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When faced with two controversial candidates, would you opt for ...

Lewd and obnoxious and politically inexperienced
A boring policy wonk with a past
Neither — I’m either voting for someone else or not voting
There’s another way to view the candidates — here it is



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1. Patricia Pomerleau CEOExpressSelect Member
     Forum Moderator
     (10/8/2016 7:19:20 PM)
     Message ID #269824

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Drawing on wisdom from the Bible, both Abraham Lincoln and Mark Twain are credited with versions of the admonition, “Better to remain silent and be thought a fool than to open one’s mouth and remove all doubt.” When it comes to politics, which is better: the loudmouth who may be lewd and obnoxious or the silent one with plenty to hide?

Both Hillary Clinton and Donald Trump have their proponents and detractors, and both have their strengths and weaknesses. In a month, many people are going to decide whether to vote for one or against the other in a presidential race the likes of which many of us hope we’ll never see again.

If you believe even a fraction of what you see and hear and read, one could say …

    Hillary has an honesty problem, and Donald has a mouth problem.

    Hillary has political experience. Donald has business experience.

    Hillary is a woman. Donald … isn’t.

    Hillary resonates with the left political establishment. Donald resonates with the fed-up, right dis-establishment. (We're not sure there still is a middle.)
So what’s going to happen on November 8th?
  • Will the outcome turn on voting for or voting against?

  • How big a turnout do you think we will see? Record highs, record lows, or average?

  • America doesn’t have mandatory voting like some Western countries such as Australia. Should we?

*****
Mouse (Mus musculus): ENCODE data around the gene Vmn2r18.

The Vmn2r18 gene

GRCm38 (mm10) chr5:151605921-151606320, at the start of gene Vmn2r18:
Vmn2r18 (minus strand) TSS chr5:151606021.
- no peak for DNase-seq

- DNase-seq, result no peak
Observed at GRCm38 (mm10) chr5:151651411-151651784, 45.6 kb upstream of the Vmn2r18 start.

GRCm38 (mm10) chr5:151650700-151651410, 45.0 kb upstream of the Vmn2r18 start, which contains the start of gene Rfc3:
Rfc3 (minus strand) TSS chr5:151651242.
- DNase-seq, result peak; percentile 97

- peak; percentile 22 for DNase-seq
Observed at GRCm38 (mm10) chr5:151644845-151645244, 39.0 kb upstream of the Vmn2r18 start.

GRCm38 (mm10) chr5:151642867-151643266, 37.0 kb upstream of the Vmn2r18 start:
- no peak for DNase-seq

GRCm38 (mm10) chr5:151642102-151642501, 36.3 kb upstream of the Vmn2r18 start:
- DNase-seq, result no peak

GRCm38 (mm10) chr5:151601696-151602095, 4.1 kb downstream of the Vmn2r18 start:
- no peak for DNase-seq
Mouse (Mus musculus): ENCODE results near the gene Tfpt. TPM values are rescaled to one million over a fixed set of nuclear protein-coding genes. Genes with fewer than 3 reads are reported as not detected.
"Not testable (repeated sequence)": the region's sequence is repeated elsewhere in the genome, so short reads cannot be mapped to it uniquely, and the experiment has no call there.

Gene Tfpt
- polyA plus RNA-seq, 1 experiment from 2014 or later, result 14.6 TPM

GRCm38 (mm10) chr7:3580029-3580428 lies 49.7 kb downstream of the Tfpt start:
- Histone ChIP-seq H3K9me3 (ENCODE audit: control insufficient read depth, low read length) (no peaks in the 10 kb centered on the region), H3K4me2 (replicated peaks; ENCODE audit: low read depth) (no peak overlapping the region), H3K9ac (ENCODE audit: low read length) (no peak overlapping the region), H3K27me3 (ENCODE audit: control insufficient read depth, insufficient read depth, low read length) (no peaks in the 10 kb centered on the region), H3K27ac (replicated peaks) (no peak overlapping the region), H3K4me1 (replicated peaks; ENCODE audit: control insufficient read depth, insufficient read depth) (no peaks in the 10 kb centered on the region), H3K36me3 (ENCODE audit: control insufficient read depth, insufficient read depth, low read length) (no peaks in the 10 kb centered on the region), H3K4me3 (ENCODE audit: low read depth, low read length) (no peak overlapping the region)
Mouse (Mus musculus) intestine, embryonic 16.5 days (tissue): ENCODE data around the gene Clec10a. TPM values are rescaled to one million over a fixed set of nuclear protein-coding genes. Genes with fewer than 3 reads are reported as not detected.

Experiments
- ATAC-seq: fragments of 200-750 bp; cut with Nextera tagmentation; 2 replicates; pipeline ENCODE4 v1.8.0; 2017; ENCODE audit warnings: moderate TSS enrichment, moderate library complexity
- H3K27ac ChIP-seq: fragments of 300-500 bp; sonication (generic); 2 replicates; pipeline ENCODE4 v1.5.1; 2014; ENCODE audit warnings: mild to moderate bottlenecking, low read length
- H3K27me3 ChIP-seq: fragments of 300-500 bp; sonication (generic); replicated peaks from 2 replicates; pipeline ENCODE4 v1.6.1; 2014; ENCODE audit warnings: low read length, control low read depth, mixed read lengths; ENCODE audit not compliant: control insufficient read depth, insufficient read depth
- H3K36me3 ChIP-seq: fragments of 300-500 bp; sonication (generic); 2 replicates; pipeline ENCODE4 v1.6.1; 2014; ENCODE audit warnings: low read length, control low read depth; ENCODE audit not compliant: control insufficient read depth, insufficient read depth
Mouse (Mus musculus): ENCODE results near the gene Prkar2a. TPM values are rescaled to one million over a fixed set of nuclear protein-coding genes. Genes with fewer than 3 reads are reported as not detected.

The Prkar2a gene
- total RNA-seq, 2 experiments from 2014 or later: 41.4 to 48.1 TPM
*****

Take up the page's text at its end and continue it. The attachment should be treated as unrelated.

• Assuming you've made up your mind, is there anything Hillary and / or Donald can do in the next month that would change your vote? What?


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Message edited by user at 10/8/2016 7:25:24 PM

2. Tams Bixby CEOExpressSelect Member
     (10/25/2016 12:58:55 AM)
     Message ID #270929

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First, I voted my usual "Neither". Like it or not, at least I'm consistent.

Will the outcome turn on voting for or voting against?

Good question (one among several) but I suspect it'll turn on people holding their noses and voting for the one they consider the most palatable among the detritus and filth from which we have to choose.


How big a turnout do you think we will see? Record highs, record lows, or average?

It could go either way and I really can't tell.


America doesn’t have mandatory voting like some Western countries such as Australia. Should we?

As the old adage goes: "Freedom Isn't Free, Somebody Has To Pay For It." and in that vein every citizen should feel the necessity to Vote in it's elections and if necessary to obtain that participation (and in this day and age it would appear so) then "Yes", it should be made mandatory.


Assuming you've made up your mind, is there anything Hillary and / or Donald can do in the next month that would change your vote? What?

The short answer is "No" and the long one is "No, not only No but HELL! No!"

It's a damn shame there isn't a mandatory AND BINDING "None of the Above" option on every ballot and for every office.

3. Bruce Wing
     (10/25/2016 3:15:51 AM)
     Message ID #270931

This message is in response to Patricia Pomerleau ( message id #269824 )  View All Related Messages

Well you have a treasonous crook with a 30 year history of scandal and lying and shady deals and then there is Trump.
At least he might clean the swamp in Washington and Hilary's squad of slanderers will continue to undermine him though most if not all have been proven false. He is far from perfect but he does echo what many of us feel about the progressive agenda.

4. D Robb
     (10/25/2016 6:25:02 AM)
     Message ID #270932